The Big Quit: Employee burnout and a robust job market have workers eyeing greener pastures
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Brace yourself for “The Great Resignation.”
As if companies didn’t have enough to worry about just emerging from a pandemic, now they are faced with a wave of employees walking away from their jobs being forecast through the summer and beyond.
Another name that’s been given to it: “rage quitting.” And if you haven’t seen evidence of it at your company, chances are you will.
“It’s happening. The effects are already being felt in organizations,” said Sarah Sheehan, co-founder and president of Bravely, a platform that connects individuals with personal coaches and that’s been embraced by companies like Pinterest, Zillow and The New York Times, which offer the service as a benefit to employees. “Because of what happened in 2020, a lot of people felt the need to stay put – they said, we don’t know where the pandemic is going to take us,” she added.
Fast forward to today, when there is a huge market for talent, just as many workers are getting burned out after more than a year of worries over the pandemic, coupled with record levels of productivity. Since the pandemic struck, Bravely clocked a 700% increase in sessions around the topics of stress and burnout. “There is a huge power shift where employees are now in the driver’s seat,” Sheehan said. “They will tell you what they need — and if you can’t meet those needs, they’re going to go somewhere else.”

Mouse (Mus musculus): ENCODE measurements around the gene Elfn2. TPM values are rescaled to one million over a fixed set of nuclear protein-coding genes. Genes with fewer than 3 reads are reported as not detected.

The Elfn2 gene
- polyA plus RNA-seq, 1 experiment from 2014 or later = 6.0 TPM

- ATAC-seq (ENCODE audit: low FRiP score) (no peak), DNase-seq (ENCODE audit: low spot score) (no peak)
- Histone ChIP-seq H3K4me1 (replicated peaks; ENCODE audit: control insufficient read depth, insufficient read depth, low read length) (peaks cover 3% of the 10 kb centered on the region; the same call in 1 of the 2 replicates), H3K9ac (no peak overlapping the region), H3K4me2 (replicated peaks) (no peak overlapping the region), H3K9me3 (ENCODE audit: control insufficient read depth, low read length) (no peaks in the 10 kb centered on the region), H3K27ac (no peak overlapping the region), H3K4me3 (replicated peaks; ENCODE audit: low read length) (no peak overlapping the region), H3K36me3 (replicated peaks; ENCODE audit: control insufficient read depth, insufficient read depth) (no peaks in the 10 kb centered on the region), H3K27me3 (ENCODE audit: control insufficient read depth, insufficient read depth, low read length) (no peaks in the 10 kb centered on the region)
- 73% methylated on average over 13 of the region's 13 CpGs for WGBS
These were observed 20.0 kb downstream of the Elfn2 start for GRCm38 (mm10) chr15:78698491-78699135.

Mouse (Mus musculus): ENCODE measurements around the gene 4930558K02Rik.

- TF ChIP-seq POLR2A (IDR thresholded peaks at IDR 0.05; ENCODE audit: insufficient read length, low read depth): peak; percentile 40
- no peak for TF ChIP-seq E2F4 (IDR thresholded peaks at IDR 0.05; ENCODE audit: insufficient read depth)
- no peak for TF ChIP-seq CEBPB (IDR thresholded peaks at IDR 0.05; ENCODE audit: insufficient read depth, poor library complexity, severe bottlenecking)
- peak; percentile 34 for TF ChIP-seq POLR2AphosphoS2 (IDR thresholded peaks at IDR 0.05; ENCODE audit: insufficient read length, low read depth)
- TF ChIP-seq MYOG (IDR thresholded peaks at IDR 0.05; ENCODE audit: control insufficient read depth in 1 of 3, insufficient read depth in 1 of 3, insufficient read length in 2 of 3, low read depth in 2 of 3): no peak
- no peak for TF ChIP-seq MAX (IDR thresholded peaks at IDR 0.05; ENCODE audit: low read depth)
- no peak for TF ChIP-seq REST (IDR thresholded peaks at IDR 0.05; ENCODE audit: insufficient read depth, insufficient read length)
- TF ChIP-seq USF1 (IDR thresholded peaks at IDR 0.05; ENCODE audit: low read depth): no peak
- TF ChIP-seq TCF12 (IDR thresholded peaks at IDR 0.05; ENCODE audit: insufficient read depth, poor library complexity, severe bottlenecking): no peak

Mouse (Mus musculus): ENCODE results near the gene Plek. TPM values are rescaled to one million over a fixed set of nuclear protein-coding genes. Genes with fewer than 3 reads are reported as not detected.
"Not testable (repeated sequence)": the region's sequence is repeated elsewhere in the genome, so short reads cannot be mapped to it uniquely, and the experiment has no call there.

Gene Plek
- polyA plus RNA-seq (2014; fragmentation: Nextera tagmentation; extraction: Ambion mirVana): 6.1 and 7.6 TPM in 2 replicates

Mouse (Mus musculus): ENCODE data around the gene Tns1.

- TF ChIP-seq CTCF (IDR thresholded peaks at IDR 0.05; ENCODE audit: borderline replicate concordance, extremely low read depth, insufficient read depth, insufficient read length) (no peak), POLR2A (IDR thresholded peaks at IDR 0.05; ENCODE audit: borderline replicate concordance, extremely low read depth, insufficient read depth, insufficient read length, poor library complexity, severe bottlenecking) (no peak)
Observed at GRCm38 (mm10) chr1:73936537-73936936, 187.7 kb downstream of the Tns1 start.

Despite employers touting the wellbeing of their employees as a top priority in the midst of a once-in-a-lifetime health crisis, many workers continue to suffer. In a recent study, the HR platform BambooHR found that 78% of remote workers believe their career development has been negatively affected over the past year, while the average employee in the U.S. estimates they lost out on nearly $10,000 in raises and promotions.
And there are differences in the experiences according to demographics. BambooHR also found that 38% of Black, 37% of Asian and 33% of Hispanic remote workers who felt burned out in the last year said it was due to juggling responsibilities outside their job descriptions, versus 22% of white employees. While 61% of Gen Z and millennial employees say they’ve had to put in more effort to prove their worth, compared to 44% of Gen Xers and 43% of Boomers.